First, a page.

How warm are we really, how high is the temperature in our own homes, comfortable? Not so comfortable in Kosovo! Think my ever-memorable and God loving friends, how cold are all the children, and how cold are the elderly, as well as those who are ill, and have not the strength to move about, or are still afraid of danger! Danger is still at the doorsteps of many who currently live in Kosovo presently!

How long the reconstruction of present government shall have an effect on Kosovo, we pray soon, and we pray before the first snow fall! Pray that stability comes quickly to this region, pray with me, and pray with all those who are asking for assistance and help please.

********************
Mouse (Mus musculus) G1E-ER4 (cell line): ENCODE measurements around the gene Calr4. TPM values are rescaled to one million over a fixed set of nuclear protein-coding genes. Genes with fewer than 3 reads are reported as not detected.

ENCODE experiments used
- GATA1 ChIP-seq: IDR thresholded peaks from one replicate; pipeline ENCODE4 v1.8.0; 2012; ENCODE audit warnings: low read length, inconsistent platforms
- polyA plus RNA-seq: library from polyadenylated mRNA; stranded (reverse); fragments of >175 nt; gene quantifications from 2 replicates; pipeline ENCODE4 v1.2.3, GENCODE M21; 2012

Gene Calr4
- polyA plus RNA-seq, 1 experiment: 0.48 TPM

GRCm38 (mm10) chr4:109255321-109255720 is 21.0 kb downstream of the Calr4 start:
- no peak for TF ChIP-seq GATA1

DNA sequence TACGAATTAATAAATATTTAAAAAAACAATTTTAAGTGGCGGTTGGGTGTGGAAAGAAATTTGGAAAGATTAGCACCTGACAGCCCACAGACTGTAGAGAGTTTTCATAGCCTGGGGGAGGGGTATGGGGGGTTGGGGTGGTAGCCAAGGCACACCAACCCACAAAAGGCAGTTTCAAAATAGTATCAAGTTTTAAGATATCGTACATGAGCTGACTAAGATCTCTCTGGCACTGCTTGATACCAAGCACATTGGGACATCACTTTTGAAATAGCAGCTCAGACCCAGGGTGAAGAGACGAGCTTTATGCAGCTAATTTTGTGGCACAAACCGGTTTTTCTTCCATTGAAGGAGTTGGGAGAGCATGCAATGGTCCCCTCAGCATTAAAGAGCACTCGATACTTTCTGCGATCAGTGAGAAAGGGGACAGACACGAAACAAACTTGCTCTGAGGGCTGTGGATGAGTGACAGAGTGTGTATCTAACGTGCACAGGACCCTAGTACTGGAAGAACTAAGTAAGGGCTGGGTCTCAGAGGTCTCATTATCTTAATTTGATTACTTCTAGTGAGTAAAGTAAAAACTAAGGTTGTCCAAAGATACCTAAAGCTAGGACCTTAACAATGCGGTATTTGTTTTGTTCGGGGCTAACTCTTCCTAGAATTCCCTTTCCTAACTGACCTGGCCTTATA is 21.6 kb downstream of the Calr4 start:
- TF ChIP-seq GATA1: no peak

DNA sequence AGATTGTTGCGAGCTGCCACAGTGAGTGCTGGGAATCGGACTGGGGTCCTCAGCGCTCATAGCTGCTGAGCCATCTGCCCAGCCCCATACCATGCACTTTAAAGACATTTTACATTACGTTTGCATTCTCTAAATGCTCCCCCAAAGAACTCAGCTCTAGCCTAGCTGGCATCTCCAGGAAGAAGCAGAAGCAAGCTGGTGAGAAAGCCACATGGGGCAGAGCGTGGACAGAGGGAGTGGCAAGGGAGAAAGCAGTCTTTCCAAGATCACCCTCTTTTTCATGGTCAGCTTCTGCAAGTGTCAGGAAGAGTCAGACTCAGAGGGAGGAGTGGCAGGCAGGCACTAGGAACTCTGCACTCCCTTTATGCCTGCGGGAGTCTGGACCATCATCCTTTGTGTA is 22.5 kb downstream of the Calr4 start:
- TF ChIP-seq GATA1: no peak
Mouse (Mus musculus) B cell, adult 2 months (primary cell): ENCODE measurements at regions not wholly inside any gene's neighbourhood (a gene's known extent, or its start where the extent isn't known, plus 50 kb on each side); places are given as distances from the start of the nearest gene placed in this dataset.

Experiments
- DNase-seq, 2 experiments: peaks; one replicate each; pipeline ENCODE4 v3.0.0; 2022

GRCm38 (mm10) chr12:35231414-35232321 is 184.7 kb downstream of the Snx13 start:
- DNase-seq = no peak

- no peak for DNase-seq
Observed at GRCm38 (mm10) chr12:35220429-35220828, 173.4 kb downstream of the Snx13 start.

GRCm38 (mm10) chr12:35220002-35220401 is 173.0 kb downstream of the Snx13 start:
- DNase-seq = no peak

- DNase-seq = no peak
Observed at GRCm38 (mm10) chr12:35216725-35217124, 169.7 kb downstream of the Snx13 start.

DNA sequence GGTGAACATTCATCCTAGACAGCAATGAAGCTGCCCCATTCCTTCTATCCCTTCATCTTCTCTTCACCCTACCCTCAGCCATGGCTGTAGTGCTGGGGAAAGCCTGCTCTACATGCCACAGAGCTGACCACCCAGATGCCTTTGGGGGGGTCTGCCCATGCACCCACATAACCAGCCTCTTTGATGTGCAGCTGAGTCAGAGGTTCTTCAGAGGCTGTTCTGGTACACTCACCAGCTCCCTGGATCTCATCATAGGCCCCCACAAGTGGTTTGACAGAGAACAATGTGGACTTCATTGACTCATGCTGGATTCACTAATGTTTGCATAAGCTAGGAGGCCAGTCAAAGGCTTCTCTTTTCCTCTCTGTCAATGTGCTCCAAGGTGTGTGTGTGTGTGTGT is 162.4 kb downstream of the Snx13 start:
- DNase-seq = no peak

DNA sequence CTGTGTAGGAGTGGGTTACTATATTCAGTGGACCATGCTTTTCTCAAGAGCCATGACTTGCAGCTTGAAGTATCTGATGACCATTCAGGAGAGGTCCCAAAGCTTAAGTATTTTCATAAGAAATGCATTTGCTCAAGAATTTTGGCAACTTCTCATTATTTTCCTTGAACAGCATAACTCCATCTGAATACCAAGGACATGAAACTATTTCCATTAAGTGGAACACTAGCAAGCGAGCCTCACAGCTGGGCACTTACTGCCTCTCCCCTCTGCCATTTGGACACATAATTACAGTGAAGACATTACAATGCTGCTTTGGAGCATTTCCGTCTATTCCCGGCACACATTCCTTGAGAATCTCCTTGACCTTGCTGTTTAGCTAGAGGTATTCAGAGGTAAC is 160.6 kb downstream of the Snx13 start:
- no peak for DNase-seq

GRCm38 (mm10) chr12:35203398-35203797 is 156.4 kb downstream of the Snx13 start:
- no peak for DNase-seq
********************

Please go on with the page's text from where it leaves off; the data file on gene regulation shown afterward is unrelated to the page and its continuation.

So many gracious souls whom we know not personally have reached out to help the Decani Monastery Relief Fund, and so many people have been assisted with your great Christian love, to help "all" souls and all people in Kosovo.

Let us warm these suffering souls with further great Christian love and assistance, we turn to you humbly, and we turn to you with our hands outstretched - help won't you please?

We give thanks to God for your great love, and we most humbly thank you today and always in loving prayer.

We have ways and means to help, trust us, and it shall reach the people in Kosovo. What a blessed hour it shall be when those in Kosovo shall be warmed with your love, and your great kindness.

Tell others too help please, ask others to help please, we humbly beseech you in this plea, and in prayer you shall hear our words.

May our Loving Lord God Bless you kind soul, and reward you today and always!

Peace be unto your good souls!

Thank you most humbly!